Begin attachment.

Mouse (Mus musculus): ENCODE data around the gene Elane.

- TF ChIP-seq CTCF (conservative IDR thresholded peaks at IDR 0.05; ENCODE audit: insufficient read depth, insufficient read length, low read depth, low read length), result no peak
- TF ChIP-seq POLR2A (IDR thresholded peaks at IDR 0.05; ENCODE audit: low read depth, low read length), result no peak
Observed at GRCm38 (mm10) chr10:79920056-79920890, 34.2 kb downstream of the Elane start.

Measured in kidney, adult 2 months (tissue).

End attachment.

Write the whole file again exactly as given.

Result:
Mouse (Mus musculus): ENCODE data around the gene Elane.

- TF ChIP-seq CTCF (conservative IDR thresholded peaks at IDR 0.05; ENCODE audit: insufficient read depth, insufficient read length, low read depth, low read length), result no peak
- TF ChIP-seq POLR2A (IDR thresholded peaks at IDR 0.05; ENCODE audit: low read depth, low read length), result no peak
Observed at GRCm38 (mm10) chr10:79920056-79920890, 34.2 kb downstream of the Elane start.

Measured in kidney, adult 2 months (tissue).